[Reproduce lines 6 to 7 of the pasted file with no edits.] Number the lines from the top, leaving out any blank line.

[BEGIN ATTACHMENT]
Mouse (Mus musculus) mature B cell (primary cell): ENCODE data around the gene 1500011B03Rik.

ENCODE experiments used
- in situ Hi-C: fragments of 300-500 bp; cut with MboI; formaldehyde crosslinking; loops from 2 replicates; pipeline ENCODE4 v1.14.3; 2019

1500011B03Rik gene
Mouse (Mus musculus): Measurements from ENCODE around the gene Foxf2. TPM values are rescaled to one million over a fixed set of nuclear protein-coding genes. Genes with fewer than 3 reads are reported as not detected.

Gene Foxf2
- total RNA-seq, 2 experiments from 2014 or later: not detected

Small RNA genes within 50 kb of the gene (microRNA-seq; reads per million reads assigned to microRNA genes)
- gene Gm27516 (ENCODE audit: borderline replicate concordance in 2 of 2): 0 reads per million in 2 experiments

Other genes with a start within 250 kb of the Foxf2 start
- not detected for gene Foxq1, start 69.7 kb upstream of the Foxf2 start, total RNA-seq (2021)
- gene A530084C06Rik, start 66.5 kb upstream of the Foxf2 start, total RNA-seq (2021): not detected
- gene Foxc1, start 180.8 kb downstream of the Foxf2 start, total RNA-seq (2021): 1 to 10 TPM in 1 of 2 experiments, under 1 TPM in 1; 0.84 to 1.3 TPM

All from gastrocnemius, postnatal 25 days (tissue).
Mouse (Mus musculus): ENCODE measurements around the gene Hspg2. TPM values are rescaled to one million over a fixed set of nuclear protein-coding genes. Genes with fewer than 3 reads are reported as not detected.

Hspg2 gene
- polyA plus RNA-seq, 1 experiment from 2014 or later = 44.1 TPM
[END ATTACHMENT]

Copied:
Gene Foxf2
- total RNA-seq, 2 experiments from 2014 or later: not detected